Judge Gives Mixed Ruling in Sun-Microsoft Case
Judge Gives Mixed Ruling in Sun-Microsoft Case
BALTIMOREA federal judge struck Microsoft Corp. down on two of its requests to dismiss antitrust cases against the software giant and offered a mixed ruling in a third request Friday.
U.S. District Judge J. Frederick Motz denied Microsofts requests to dismiss antitrust cases filed by Be Inc. and Burst.com, saying he believed the claims warrant further discovery and are sufficient to go forward.
In a hearing on Microsofts dismissal motion, Motz "summarily" denied the motion to dismiss the Be Inc. case, and, though adding he did so with greater pause, also denied the request to dismiss the Burst.com case.
Microsoft also had asked Motz to dismiss the case brought by Sun Microsystems Inc. However, Motz granted Microsofts dismissal motion on only two countsmonopolization of the OC operating system market and of the Web browser marketrestricted Suns claims on one other count and simply gave the Unix vendor a chance to amend its claim on another count.
The judge said he would "reserve ruling on the tying claims," of which there were seven. "There are serious issues that arise on the tying claims," he said. These claims involve Microsofts bundling of its Web browser with its Windows operating system.
However, Judge Motz said he would not take a long time ruling on these claims. "Id like to get this moving," he said of the case, so that Microsoft could appeal his earlier ruling to impose a preliminary injunction against the software giant that would force it to ship a Sun-compatible Java runtime environment with Windows.
Matthew Larrabee, an attorney for Microsoft, argued that Sun had cited no case "that has held unlawful a technological tie." Besides, he said "consumers want Microsoft technology."
Yet, Lloyd "Rusty" Day, an attorney for Sun, argued that consumers want Microsoft technology partly because they are forced to take it.
"Imagine if General Motors sold 95 percent of all cars and then got into the gas business and held 30 percent of the gas business," Day said. "Imagine if they then made it so that GM cars could only run on GM gas "
Playing the role of both adjudicator and devils advocate, Motz asked: "What if it increased functionality?" The U.S. Court of Appeals ruled in prior Microsoft proceedings that the company had the right to integrate its products as long as the integration was of benefit to consumers.
Day said that could be tested at trial.
Larrabee later took the judges nod and said: "If buying GM gas gives you better mileage, its not an unlawful tie."
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Meanwhile, Day claimed Microsoft not only harmed Java, but also harmed Sun in both the PC operating system market and Web browser market because Sun had products in bothSolaris for Intel and the HotJava browser. Larrabee told the judge "dont be fooled by that," noting that Sun was never seriously trying to market either offering.
In the Burst.com case, Charles Douglas, an attorney for Microsoft, argued that Burst.com was not a competitor to Microsoft or a customer and was not entitled to an antitrust claim. He said the companys claims then become more of an intellectual property issue.
"They tried to piggyback on the governments case and make antitrust claims," he said.
Yet, Judge Motz apparently didnt see it that way. Spencer Hosie, an attorney representing Burst.com, said he was pleased with the judges decision and was excited to have an opportunity to try Burst.coms case on the merits.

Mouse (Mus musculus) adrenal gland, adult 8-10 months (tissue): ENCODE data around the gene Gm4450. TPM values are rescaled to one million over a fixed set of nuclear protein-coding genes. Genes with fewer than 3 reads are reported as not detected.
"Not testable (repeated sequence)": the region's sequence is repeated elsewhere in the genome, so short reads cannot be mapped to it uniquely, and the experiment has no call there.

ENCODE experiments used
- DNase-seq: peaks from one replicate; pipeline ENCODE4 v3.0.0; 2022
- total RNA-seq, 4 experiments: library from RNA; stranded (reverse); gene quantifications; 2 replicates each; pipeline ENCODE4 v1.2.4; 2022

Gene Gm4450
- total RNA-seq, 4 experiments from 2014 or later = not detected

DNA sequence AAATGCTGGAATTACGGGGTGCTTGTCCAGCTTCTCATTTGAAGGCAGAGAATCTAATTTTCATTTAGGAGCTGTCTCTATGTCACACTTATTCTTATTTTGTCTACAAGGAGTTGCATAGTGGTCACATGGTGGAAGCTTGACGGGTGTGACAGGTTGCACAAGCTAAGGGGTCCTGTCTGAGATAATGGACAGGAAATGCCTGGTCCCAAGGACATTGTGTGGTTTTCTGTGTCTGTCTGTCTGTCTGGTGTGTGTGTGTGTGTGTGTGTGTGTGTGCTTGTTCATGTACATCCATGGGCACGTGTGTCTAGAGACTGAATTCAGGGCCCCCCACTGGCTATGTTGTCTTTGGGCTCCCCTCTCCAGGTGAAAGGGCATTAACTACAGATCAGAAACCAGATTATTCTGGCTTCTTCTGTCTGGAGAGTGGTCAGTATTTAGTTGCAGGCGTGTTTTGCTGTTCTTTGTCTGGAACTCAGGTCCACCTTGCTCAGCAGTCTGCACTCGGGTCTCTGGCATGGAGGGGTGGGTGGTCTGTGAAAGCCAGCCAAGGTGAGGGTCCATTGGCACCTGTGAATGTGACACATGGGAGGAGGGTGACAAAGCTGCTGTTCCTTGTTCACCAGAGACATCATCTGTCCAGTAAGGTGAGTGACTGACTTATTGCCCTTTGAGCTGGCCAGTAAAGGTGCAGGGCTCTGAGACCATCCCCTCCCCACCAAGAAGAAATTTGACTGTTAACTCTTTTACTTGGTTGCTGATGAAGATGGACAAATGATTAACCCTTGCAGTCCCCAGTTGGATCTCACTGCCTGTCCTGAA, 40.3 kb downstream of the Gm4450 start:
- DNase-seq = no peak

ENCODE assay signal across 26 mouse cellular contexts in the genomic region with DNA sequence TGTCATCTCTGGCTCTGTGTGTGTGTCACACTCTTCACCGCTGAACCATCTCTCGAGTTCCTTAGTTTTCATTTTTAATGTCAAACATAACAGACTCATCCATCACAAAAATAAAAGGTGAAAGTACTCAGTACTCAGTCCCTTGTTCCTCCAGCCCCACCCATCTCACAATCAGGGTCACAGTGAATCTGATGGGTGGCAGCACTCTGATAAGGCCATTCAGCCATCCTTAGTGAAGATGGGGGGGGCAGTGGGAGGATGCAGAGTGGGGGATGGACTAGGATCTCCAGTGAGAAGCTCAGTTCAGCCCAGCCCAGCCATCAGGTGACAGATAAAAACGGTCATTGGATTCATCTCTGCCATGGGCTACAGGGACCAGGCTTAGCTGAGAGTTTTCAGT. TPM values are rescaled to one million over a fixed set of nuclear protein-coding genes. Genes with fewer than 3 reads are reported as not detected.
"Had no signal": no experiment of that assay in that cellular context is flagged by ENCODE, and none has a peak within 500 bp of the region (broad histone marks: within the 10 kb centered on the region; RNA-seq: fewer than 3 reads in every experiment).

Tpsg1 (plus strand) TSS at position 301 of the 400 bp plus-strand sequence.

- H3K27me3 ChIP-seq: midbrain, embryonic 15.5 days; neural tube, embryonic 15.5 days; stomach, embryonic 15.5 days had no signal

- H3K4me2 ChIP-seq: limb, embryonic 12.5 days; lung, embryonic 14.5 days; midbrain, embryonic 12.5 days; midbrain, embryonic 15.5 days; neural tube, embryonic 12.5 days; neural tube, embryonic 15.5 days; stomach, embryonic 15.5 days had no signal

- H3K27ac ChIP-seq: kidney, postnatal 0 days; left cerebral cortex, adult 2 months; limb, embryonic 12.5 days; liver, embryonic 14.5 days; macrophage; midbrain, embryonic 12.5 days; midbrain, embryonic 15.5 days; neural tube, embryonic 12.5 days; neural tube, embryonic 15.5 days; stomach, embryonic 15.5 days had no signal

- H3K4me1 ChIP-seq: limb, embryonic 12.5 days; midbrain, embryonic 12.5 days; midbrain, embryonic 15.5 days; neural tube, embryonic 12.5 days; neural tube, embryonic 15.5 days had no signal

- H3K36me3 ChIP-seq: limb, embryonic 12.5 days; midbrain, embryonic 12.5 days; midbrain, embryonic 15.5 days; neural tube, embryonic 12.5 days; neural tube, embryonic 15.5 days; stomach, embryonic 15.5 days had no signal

Burst.com claims Microsoft took its trade secrets and used the technology in the latest version of its Windows media player. The move, the company alleges, helped Microsoft maintain its PC operating system monopoly while severely hampering Burst.com.
Hosie said MS either crushed or coerced other players in the market namely RealNetworks and Intel and reached non-compete agreements with them "until it could roll out its own product, which is essentially Burstware with a Microsoft logo on it."
Meanwhile, Microsoft accused its opponents of "piling on" following a favorable ruling by a U.S. District Court in a federal antitrust suit against the company.
Regarding Be, Microsoft attorney Mike Shepard, said: "This is a claim that needs to be dismissed because here we have Be not offering a peep to Microsoft or to a court or to its shareholders for three years. Then they see [U.S. District] Judge Jacksons opinion and say woo-hoo, maybe we can pile on here!"
Indeed, the Microsoft opponents in court Friday also sought to seize on Motzs preliminary injunction ruling of last month.
"This court rejected Microsofts claim that Sun has no reason to get a must-carry provision because Sun should have gone on to create its own distribution channel," said Steve Susman. "If Sun is allowed to force Microsoft to ship Java, Be should be allowed to require Bes OS to ship with the Windows operating system."
At that, Motz warned that the preliminary injunction ruling might have "no implication in this context." He said that the ruling "might have a very short shelf life so it might be dangerous to rely on."
Susman argued that pre-installation of the Be OS by OEMs was the only strategy by which BE could effectively distribute its operating system, and that Microsoft killed that option through exclusive deals with the OEMs.
In addition, Susman said, Microsofts "pollution of Internet standards" prevented Be from getting access to developers and was intended to foreclose the development of technologies that might be competitive to Windows.
(Editors Note: This story has been updated throughout the day to include breaking developments in the cases.)